Yesterday U.S. Secretary of Education Arne Duncan announced 21 recipients of Promise Neighborhoods planning grants, signifying the Obama administration’s support for a promising approach to lifting children and their communities out of poverty. Now that the program is off the ground the next step is for Congress to give it the funding it needs.
Promise Neighborhoods seek to replicate the widely lauded Harlem Children’s Zone, or HCZ. Geoffrey Canada led the creation of this 100-block “social experiment” in Central Harlem in 2007. He believed that by creating a web of social services to support children from birth to college, the zone could insulate children from poverty’s harm and lead to greater academic and social outcomes.
It’s too early to make definitive conclusions about HCZ’s success. But the model is largely regarded as a game-changer in the fight to eradicate poverty and increase children’s academic engagement.
The Harlem Children’s Zone and now Promise Neighborhoods represent an unprecedented shift in how localities address child poverty and academic opportunity. Each Promise Neighborhood will provide “cradle-to-career” services to support students who attend schools in a designated geographic area. Schools, city governments, colleges and universities, nonprofits, health providers, and other organizations in each Promise Neighborhood will collaborate to finally break down the silos that may have prevented past efforts to help low-income students achieve.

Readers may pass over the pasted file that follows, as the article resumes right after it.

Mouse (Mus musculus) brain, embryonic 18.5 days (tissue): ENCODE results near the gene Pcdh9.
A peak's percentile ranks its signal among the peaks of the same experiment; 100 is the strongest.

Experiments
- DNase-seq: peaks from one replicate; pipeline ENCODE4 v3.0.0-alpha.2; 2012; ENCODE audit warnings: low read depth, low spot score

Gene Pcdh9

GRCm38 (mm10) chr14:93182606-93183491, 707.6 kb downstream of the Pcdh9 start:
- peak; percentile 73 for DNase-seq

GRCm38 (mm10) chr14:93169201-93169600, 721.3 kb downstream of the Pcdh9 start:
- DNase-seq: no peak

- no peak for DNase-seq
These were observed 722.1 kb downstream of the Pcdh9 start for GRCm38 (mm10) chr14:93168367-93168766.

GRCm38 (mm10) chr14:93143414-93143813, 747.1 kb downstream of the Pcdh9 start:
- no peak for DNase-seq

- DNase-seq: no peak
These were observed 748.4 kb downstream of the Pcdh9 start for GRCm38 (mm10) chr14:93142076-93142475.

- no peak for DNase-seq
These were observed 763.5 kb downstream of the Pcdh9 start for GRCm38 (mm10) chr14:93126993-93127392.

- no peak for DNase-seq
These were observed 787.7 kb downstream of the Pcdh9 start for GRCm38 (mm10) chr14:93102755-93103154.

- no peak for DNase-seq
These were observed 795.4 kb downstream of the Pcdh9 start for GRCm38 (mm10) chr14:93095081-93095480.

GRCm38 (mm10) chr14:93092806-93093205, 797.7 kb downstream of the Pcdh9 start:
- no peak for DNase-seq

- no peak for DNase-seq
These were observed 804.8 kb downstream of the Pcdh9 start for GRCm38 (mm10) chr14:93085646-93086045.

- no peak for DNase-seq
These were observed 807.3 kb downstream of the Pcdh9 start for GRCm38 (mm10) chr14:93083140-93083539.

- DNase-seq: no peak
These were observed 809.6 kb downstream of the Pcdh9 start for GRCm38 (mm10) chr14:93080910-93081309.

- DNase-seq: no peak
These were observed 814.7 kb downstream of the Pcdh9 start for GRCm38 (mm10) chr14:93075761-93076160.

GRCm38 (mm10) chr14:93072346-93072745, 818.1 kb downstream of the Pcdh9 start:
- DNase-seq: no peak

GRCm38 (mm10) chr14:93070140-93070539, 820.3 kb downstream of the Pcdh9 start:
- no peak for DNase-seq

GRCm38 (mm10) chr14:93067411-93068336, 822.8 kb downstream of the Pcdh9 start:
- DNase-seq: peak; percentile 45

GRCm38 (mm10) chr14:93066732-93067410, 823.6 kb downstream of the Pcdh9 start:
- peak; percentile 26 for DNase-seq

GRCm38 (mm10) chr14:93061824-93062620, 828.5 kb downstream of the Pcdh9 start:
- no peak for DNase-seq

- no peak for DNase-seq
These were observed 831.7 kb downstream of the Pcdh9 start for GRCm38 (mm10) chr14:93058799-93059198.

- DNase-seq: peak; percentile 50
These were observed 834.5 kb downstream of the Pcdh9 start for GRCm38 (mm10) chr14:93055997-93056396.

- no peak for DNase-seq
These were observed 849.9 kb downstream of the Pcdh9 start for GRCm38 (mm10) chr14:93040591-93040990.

More than 300 communities—including rural areas and Indian reservations—competed for the one-year planning grants of up to $500,000, demonstrating the national appeal of this approach. President Barack Obama requested $210 million in the fiscal year 2011 budget to fund implementation of this year’s grantees and support new planning grants. This funding is crucial to the success of Promise Neighborhoods as they scale up. The Harlem Children’s Zone, for example, runs on a $48 million budget, averaging a cost of about $5,000 for each child.
Unfortunately, Congress showed little support for this important program when it slashed the Promise Neighborhoods budget to a paltry $60 million in the House and $20 million in the Senate earlier this summer. Congress has not yet determined a final budget amount for the program.
Education reform is hard work, and schools get a boost when other partners get involved. The Promise Neighborhoods announced today hold real potential for transforming students and the communities in which they live. Without sufficient funding from Congress that opportunity will be wasted.
Saba Bireda is a an Education Policy Analyst at American Progress. She served as a peer reviewer in the 2010 Promise Neighborhoods competition.